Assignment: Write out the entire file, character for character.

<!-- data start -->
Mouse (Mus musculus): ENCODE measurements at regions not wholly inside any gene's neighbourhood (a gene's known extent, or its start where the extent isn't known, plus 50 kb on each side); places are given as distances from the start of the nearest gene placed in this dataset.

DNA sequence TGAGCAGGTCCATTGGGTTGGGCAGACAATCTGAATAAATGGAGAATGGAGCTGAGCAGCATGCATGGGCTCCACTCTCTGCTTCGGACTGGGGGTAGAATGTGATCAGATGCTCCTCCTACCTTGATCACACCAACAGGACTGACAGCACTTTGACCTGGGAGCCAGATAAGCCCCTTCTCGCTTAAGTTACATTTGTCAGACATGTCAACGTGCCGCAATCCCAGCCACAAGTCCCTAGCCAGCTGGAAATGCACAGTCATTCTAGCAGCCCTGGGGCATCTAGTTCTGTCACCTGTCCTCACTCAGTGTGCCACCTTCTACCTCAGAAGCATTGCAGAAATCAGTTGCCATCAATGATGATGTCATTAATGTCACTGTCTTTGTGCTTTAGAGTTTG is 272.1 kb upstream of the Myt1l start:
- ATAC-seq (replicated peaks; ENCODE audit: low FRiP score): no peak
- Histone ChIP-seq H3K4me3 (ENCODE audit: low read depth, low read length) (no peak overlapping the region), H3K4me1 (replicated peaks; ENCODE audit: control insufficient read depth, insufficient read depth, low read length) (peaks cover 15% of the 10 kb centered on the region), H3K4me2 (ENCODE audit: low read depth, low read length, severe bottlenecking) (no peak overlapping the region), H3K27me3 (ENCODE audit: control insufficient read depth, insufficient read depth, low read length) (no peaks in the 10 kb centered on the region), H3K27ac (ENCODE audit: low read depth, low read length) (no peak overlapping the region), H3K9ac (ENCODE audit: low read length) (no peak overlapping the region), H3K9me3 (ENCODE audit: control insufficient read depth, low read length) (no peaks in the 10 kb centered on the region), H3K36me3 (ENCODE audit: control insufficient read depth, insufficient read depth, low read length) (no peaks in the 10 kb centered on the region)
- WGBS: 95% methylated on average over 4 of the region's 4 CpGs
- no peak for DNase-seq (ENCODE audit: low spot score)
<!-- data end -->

Mouse (Mus musculus): ENCODE measurements at regions not wholly inside any gene's neighbourhood (a gene's known extent, or its start where the extent isn't known, plus 50 kb on each side); places are given as distances from the start of the nearest gene placed in this dataset.

DNA sequence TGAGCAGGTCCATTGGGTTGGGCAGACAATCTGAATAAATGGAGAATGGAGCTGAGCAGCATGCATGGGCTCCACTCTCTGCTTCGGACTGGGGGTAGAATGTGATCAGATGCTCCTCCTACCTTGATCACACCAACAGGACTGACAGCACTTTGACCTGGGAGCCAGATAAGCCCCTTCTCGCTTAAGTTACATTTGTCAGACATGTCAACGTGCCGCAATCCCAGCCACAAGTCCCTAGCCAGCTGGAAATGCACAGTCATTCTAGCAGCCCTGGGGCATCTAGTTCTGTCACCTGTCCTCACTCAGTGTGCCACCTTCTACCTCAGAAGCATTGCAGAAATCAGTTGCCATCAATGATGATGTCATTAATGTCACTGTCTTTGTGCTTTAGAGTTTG is 272.1 kb upstream of the Myt1l start:
- ATAC-seq (replicated peaks; ENCODE audit: low FRiP score): no peak
- Histone ChIP-seq H3K4me3 (ENCODE audit: low read depth, low read length) (no peak overlapping the region), H3K4me1 (replicated peaks; ENCODE audit: control insufficient read depth, insufficient read depth, low read length) (peaks cover 15% of the 10 kb centered on the region), H3K4me2 (ENCODE audit: low read depth, low read length, severe bottlenecking) (no peak overlapping the region), H3K27me3 (ENCODE audit: control insufficient read depth, insufficient read depth, low read length) (no peaks in the 10 kb centered on the region), H3K27ac (ENCODE audit: low read depth, low read length) (no peak overlapping the region), H3K9ac (ENCODE audit: low read length) (no peak overlapping the region), H3K9me3 (ENCODE audit: control insufficient read depth, low read length) (no peaks in the 10 kb centered on the region), H3K36me3 (ENCODE audit: control insufficient read depth, insufficient read depth, low read length) (no peaks in the 10 kb centered on the region)
- WGBS: 95% methylated on average over 4 of the region's 4 CpGs
- no peak for DNase-seq (ENCODE audit: low spot score)